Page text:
3.   In Matter of Woodward v. Governor's Off. of Empl. Relations, supra, under virtually identical facts, this Court found senior correctional employee Larry Woodward performed out-of-title work in conducting tier III hearings and remitted the case for a back pay determination.   Upon remittal, back pay was awarded to him for his out-of-title work in conducting tier III hearings.

4.   Shortly after the subject grievance decisions were issued, the Division prospectively revised the classification standards to include the duty of conducting tier III hearings within the job titles of certain positions.   In Matter of Criscolo v. Vagianelis, supra, a divided panel of this Court upheld dismissal of an ensuing proceeding to challenge these revisions.   An appeal to the Court of Appeals is pending.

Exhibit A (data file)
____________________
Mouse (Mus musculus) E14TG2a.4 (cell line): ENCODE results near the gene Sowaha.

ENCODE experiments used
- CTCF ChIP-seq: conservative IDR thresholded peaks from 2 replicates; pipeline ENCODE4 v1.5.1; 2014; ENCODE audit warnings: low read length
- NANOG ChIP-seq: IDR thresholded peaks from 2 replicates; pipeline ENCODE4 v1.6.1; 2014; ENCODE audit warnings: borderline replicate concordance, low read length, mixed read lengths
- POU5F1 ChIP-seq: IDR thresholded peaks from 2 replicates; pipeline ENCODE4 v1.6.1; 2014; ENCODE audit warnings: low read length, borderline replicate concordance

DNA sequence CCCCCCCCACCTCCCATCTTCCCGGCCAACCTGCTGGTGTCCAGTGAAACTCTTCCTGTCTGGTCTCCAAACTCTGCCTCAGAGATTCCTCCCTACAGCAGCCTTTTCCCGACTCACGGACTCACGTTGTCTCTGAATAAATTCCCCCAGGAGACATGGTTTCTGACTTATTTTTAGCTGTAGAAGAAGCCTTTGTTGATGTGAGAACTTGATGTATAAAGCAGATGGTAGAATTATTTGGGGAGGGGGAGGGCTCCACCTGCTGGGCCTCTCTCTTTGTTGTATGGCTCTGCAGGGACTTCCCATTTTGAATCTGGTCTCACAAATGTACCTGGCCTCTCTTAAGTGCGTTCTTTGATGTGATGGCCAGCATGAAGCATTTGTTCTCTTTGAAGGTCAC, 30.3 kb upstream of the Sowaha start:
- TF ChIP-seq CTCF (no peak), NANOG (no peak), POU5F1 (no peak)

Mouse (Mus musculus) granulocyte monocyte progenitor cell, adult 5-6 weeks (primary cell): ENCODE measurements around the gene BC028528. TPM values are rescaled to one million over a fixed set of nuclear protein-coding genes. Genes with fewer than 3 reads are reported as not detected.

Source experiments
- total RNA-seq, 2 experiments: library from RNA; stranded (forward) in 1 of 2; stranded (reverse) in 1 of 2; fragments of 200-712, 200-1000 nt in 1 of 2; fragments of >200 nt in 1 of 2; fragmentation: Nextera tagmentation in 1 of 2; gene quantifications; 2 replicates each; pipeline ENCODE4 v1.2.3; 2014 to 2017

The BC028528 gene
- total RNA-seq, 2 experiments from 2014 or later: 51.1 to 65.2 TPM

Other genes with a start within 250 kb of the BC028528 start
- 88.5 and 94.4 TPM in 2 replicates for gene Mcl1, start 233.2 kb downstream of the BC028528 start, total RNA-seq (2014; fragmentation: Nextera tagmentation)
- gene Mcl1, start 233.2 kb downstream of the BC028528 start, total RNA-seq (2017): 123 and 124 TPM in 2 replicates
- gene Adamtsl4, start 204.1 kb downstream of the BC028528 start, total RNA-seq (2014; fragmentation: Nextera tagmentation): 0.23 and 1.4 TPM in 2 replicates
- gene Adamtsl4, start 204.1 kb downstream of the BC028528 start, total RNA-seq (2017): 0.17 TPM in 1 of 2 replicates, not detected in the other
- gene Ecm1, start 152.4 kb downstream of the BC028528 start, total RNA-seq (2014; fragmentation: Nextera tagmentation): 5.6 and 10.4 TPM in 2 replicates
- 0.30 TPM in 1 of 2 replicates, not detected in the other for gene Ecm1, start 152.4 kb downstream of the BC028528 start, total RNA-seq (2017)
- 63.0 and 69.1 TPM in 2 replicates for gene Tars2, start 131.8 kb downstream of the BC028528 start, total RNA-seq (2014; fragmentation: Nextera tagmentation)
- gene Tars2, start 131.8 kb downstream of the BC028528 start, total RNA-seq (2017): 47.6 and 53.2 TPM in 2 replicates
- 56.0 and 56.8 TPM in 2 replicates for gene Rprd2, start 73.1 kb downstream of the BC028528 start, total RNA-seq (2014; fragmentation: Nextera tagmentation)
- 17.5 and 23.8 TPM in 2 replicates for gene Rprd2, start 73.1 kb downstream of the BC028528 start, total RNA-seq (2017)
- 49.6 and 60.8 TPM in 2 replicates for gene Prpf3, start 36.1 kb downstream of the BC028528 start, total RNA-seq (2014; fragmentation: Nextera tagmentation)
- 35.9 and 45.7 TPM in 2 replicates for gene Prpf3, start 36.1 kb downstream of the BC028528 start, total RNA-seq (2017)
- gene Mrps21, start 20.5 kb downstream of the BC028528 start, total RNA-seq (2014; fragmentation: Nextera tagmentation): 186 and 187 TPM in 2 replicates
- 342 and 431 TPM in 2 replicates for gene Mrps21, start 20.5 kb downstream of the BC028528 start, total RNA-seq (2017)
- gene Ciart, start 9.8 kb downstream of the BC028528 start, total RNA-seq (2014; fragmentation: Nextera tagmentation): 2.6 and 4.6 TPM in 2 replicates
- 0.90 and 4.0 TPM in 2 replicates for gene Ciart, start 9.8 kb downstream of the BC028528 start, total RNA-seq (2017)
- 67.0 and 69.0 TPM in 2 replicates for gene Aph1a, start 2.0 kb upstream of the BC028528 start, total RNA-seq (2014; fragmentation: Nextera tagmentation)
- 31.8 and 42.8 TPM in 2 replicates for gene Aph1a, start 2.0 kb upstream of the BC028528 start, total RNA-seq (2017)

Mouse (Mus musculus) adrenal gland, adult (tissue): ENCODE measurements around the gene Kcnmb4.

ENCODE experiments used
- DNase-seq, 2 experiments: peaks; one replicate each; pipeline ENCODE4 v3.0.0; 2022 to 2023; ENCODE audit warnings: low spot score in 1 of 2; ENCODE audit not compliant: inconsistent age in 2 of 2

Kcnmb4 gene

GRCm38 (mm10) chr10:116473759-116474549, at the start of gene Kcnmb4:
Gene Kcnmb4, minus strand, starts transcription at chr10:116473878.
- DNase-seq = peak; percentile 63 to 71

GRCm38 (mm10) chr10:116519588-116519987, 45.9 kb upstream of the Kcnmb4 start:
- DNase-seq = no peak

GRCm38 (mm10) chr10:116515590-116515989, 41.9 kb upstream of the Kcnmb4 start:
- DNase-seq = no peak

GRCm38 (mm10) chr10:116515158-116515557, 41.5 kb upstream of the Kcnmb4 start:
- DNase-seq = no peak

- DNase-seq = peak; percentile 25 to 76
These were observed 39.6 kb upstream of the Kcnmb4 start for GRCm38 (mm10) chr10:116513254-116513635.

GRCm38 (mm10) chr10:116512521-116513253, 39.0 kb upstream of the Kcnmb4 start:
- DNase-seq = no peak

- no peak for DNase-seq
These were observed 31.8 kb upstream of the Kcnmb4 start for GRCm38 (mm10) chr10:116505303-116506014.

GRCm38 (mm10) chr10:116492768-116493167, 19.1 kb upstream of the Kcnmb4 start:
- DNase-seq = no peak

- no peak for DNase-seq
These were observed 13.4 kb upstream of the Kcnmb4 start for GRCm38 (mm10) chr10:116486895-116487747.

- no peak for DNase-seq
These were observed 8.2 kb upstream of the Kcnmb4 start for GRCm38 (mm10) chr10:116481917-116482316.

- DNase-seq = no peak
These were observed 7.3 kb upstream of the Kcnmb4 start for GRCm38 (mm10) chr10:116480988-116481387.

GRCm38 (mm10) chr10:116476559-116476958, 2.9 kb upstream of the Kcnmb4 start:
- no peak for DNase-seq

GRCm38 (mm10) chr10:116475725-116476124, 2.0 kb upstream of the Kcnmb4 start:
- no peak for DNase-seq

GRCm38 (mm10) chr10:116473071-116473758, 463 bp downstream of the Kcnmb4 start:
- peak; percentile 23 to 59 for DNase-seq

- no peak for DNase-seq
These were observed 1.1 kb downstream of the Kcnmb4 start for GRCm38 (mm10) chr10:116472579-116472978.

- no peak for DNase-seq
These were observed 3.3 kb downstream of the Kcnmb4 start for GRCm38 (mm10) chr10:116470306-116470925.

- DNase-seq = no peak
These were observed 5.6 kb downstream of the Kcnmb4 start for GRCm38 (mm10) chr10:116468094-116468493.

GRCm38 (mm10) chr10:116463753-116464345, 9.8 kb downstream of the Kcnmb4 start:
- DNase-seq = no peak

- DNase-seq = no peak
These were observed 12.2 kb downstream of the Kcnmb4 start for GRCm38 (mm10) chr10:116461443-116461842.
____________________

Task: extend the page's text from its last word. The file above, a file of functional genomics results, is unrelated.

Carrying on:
5.   The Division indicated that “[w]ere [it] to classify a non-attorney and non-supervisory title specifically designed to conduct ‘routine’ [t]ier [III][h]earings on a full-time basis, such a title would be allocated to the salary [g]rade 18” (emphasis added).

6.   Under indistinguishable facts, Woodward was compensated for the out-of-title work that he performed at the rate difference between his salary grade 22 and that of an employee allocated to grade M-1.

CARPINELLO, J.

CARDONA, P.J., ROSE, KANE and KAVANAGH, JJ., concur.